First Lady (Wynette, Texas #4)(5)

by Susan Elizabeth Phillips

Once again, the worm glanced down at the folder. “You sent her money for a number of years.”

No matter how hard Mat tried to hide it, sooner or later people figured out that he was a soft touch, but he didn’t believe a kid should have to suffer for her mother’s bad judgment. “Sentiment. Sandy had a good heart; she just wasn’t too discriminating about who she slept with.”

“And you contend you haven’t seen her since the divorce?”

“There’s no contention about it. I haven’t seen her in nearly fifteen years, which makes it really tricky for me to be the father of that second baby she had last year.” Naturally it was another girl. His entire life had been haunted by female children.

“Then why is your name on both children’s birth certificates?”

“You’d have to ask Sandy that.” Except no one was going to ask Sandy anything. She’d died six weeks ago driving drunk with her boyfriend. Since Mat had been on the road, he hadn’t learned about it until three days ago when he’d finally gotten around to checking his voice mail.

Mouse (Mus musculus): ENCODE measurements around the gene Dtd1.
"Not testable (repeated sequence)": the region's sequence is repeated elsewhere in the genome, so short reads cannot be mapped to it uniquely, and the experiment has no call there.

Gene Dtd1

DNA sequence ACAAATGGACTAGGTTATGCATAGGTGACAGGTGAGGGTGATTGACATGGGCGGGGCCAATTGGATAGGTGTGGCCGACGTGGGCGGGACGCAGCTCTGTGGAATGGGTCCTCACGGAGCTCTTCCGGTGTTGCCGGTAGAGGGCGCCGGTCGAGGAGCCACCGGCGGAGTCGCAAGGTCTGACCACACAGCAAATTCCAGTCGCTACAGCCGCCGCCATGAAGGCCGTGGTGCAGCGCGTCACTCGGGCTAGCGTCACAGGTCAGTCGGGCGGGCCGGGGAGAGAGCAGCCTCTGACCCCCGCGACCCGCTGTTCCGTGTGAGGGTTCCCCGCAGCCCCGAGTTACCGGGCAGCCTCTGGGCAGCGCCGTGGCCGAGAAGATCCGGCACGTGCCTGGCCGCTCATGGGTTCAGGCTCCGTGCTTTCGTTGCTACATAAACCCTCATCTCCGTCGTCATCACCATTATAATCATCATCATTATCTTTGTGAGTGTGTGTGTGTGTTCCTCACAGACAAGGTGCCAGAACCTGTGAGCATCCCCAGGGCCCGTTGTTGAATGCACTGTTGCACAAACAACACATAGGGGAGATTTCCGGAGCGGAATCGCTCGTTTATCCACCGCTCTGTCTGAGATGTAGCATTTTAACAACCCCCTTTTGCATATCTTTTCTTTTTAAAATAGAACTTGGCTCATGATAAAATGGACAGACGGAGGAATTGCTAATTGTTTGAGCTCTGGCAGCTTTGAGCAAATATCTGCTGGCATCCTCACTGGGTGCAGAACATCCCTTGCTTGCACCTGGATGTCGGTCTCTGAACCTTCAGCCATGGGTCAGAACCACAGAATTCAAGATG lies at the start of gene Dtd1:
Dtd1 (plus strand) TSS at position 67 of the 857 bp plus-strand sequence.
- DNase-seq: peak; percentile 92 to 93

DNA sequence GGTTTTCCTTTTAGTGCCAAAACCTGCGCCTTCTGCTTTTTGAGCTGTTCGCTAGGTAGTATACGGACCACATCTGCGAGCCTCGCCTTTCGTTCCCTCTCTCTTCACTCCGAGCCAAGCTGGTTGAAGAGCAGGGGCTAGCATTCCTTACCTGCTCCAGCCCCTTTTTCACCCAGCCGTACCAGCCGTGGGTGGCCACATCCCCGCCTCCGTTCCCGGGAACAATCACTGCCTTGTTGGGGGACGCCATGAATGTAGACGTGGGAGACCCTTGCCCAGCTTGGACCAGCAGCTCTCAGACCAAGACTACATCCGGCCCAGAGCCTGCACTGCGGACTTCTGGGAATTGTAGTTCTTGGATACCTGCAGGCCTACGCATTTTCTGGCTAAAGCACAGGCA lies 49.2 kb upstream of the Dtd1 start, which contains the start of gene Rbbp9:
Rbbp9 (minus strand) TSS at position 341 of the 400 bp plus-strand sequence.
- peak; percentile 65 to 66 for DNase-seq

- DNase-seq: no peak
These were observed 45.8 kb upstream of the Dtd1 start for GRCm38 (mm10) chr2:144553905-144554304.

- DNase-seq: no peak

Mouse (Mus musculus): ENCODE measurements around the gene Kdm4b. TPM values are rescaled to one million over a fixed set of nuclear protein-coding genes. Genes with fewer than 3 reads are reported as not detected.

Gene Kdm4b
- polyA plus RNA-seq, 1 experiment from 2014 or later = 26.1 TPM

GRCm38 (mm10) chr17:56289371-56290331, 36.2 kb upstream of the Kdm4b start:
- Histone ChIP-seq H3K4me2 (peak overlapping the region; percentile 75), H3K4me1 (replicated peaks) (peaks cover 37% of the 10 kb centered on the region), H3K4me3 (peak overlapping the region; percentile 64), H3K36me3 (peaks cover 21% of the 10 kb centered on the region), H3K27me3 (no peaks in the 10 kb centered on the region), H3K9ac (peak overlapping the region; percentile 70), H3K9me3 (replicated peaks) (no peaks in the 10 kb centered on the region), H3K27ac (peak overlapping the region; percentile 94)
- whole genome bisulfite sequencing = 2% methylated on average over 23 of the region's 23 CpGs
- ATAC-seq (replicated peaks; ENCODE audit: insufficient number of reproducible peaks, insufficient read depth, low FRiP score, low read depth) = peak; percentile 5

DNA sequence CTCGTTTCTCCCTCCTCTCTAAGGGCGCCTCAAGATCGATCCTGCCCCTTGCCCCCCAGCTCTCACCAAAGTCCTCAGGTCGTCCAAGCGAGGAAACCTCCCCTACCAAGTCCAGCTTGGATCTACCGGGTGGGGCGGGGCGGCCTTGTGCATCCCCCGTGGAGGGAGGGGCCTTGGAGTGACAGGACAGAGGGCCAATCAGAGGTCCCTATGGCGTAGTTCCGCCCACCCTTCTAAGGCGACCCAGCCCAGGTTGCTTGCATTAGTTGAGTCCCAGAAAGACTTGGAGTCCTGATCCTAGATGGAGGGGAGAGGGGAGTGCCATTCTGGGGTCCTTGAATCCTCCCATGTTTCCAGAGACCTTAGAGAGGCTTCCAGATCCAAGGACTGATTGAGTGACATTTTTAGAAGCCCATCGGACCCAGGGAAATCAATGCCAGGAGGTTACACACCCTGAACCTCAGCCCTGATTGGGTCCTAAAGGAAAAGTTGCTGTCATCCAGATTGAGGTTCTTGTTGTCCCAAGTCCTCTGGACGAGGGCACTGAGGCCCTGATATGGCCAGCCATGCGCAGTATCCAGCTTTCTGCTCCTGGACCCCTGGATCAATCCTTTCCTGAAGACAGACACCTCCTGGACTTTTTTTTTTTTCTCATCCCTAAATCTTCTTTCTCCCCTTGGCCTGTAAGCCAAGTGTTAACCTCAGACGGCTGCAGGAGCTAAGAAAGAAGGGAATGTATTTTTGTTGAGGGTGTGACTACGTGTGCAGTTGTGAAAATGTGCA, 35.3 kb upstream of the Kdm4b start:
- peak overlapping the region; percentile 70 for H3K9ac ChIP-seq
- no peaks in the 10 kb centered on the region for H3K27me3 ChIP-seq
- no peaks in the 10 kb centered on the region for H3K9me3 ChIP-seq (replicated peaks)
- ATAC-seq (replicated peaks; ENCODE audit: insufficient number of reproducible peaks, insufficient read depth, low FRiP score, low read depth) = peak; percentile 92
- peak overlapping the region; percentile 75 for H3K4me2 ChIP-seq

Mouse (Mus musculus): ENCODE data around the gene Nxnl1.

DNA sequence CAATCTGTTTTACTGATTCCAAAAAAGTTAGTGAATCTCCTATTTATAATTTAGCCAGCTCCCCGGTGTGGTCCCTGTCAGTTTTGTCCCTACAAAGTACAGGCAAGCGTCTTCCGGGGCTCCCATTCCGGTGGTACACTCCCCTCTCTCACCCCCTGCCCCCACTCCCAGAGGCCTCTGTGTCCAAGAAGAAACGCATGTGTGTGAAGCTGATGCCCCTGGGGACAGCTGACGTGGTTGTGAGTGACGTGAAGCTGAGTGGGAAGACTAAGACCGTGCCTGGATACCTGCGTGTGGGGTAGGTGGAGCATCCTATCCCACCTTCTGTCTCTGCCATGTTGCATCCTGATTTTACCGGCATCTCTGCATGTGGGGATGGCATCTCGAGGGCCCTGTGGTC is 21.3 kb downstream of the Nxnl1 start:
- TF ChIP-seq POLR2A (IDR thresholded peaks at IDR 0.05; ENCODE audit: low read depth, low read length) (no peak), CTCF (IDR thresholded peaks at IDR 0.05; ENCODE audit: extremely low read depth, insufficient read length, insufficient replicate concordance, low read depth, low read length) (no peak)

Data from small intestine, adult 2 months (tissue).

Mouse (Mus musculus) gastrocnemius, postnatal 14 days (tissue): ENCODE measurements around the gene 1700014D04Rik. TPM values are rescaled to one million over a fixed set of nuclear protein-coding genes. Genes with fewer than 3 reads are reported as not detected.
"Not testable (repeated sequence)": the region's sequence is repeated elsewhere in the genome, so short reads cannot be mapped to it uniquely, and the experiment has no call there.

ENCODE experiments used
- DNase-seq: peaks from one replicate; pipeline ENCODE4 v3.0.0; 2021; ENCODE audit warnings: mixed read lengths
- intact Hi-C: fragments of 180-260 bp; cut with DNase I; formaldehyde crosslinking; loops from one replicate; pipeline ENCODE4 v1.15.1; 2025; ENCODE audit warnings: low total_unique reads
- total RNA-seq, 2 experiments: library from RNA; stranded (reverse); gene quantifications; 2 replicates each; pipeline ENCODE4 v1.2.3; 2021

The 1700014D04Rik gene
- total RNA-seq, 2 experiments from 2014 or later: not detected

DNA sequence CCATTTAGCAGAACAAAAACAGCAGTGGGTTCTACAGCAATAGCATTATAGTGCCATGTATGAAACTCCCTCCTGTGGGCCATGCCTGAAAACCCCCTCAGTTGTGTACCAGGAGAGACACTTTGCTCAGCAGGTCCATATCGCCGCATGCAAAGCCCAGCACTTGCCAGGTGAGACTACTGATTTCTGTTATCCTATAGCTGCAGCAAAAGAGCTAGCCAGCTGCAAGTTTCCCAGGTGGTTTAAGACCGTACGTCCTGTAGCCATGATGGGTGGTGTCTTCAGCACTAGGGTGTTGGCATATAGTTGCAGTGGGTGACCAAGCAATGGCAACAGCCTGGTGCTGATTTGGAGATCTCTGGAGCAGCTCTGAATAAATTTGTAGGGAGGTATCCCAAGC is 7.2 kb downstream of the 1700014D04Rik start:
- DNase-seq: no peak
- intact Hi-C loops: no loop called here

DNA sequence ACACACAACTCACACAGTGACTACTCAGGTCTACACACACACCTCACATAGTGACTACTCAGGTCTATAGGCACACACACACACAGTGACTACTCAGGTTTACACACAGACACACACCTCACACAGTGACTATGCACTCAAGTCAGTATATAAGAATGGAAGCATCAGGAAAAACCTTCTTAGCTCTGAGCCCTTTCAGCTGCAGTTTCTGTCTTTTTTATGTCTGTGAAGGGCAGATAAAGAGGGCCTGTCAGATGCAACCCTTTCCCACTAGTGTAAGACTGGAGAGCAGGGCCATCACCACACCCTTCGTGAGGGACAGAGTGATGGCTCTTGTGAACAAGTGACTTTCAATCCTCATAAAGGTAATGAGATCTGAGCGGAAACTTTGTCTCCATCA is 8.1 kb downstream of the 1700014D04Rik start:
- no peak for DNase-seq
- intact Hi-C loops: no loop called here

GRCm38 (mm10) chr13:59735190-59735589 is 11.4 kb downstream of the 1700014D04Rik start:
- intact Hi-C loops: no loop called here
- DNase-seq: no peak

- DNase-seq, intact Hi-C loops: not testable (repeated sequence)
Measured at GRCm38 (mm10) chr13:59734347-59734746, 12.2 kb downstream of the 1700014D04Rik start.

There’d been other messages as well. One from a former girlfriend, another from a casual acquaintance who wanted to borrow money. A Chicago buddy needed to know if Mat was moving back to the Windy City so he could sign him up for their old ice hockey league. Four of his seven younger sisters wanted to talk to him, which was nothing new, since Mat had been in charge of them from the time he was a kid growing up in that tough Slovak neighborhood.